“I want to thank (GFP) Secretary Kelly Hepler, the (GFP) commission and the team at the South Dakota Game, Fish and Parks for working with our Business and Claims Committee and lobbyist to make this possible,” Cooke said.
Marks also recognized the joint effort. “I too thank all those involved and the leadership of our vice chairman (Cooke) in seeing this accomplished,” he said.
Both Cooke and Marks used the phrase “Mni Wiconi” — meaning “water is life” — to describe the importance of the river to their tribe and its culture.
Over the next few weeks, the tribal council will work with the agency to develop a tribal identification that can be used on vehicles entering the recreation areas.
The GFP discussions with the tribe have yielded one suggestion, Simpson said.
“The tribe suggested we work together to come up with a sleeve or placard — something that can be put on the rear-view mirror,” he said. “That way, they don’t get written a ticket that may cause problems for those folks.”
The GFP has provided free park access before for Native Americans who are visiting a site for religious ceremonies, Simpson said. “Bear Butte (in the Black Hills) would be one of those areas for Native American religious ceremonies,” he said.
However, the extension of the free park access for recreational use is relatively new, as the Yankton Sioux will become the second tribe in the state covered by the agreement, Simpson said.
“It’s the same arrangement we have with the Lower Brule Sioux Tribe and West Bend (in the central part of the state),” he said. “Once the rule is in place, it remains there. Things have gone well with the Lower Brule agreement.”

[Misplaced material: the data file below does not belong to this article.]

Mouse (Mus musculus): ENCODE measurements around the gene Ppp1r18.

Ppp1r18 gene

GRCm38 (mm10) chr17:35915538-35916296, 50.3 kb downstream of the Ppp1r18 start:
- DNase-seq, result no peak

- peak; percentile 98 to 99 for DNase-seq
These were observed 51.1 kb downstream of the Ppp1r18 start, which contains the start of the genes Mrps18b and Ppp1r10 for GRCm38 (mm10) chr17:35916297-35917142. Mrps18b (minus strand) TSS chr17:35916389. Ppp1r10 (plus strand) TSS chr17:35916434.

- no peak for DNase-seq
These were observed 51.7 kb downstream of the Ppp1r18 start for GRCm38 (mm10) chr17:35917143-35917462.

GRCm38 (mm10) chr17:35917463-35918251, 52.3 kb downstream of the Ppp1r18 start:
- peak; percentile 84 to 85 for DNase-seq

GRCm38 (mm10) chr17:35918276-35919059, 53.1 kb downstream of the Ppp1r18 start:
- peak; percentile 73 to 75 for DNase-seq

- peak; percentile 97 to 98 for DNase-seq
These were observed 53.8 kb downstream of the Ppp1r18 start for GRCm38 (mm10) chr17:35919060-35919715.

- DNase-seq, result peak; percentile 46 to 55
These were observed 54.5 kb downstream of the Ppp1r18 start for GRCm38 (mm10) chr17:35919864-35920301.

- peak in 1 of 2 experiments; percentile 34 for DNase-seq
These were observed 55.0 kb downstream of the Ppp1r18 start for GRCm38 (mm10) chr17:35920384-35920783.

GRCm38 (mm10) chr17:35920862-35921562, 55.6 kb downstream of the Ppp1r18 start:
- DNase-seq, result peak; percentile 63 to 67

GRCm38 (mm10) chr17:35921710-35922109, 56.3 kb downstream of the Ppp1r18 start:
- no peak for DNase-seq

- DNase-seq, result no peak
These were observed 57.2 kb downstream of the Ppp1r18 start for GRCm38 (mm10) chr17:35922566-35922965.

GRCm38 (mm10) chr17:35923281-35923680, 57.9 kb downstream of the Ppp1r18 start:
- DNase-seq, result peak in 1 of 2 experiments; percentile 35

The GFP pursued the free park access for the YST because of past connections with the tribe in the southeast part of the state, Simpson said.
“We’re working with the Yankton Sioux Tribe and have some geographic relationships there,” he said. “It makes sense for us to partner with them and try to offer a little more outdoor recreation for them.”
The free park entrance comes at a particularly good time. The area suffered extensive flooding last year, including the loss of the Randall Creek bridge that cut off access to the campgrounds. The bridge reopened earlier this summer.
The response from campers and other recreationists to the reopened bridge and accessible campgrounds has been tremendous, Simpson said.
“When we lost the Randall Creek bridge last year, we didn’t have anybody camping there,” he said. “But as soon as they re-opened the bridge and access to the campground, it was just amazing how much it was used. Every week, a lot of people are using the park and camping areas.”